Diet Talk (Yes, Again!)

At least once a week, Garuda Aviary is asked to take in another parrot. Usually the requests comes from people that are at their wit’s end with their parrots terrible behavior. The highlights of the undesirable behavior are typical; ear piercing vocalizations, a neurotic need for attention, obsession, etc… And when the owner tries to pacify the parrot by giving it what it wants, the behavior seems to get worse. And the owner may even get bitten in the process, leaving them to wonder, “Well, what in blazes do you want then!?!”
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Garuda Aviary’s first calling is to help parrots that have been so profoundly damaged by prolonged exposure to inhumane conditions that they cannot be placed in private homes, or parrots possessed of extreme behavioral disorders, like hyper-aggression. So when I’m being asked by a frustrated parrot owner to take in their feathered companion, I’m eager to help them get to the root of the problem so the owner will keep that bird, and it doesn’t become another statistic in the massive “unwanted parrot” problem. And in my personal experience, the root of the problem can frequently be found in the parrot’s diet.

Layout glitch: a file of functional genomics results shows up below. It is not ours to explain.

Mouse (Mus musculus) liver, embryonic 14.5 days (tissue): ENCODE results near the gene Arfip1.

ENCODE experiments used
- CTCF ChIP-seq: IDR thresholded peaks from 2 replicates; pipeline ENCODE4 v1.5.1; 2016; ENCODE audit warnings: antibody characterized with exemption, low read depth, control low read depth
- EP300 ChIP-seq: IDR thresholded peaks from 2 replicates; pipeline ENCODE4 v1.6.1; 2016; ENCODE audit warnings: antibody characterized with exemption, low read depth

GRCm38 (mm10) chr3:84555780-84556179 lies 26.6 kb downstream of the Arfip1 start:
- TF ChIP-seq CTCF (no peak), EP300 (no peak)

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Technically speaking, parrots are undomesticated. That means they are no different from their counterparts in the wild. So one must first understand what a parrot’s diet is without the interference of humans. Any parrot’s natural habitat will have a season when the region’s flora produces bountiful food resources such as fruit, seed, and nuts. That region’s animal life, including parrots, will gorge themselves on these resources to stock up as many calories as they can claim. When this happens, a parrot’s drive to mate becomes much stronger. The parrot’s body is responding to the instinct to bear young when resources are plentiful. For the remainder of the year when fruit, seed and nuts are not available, a parrot will have to rely on the region’s vegetable plant life for sustenance. As food resources become less abundant, a parrot’s body knows that bearing young and keeping them fed will be too difficult. As a result, the parrot’s desire to mate decreases.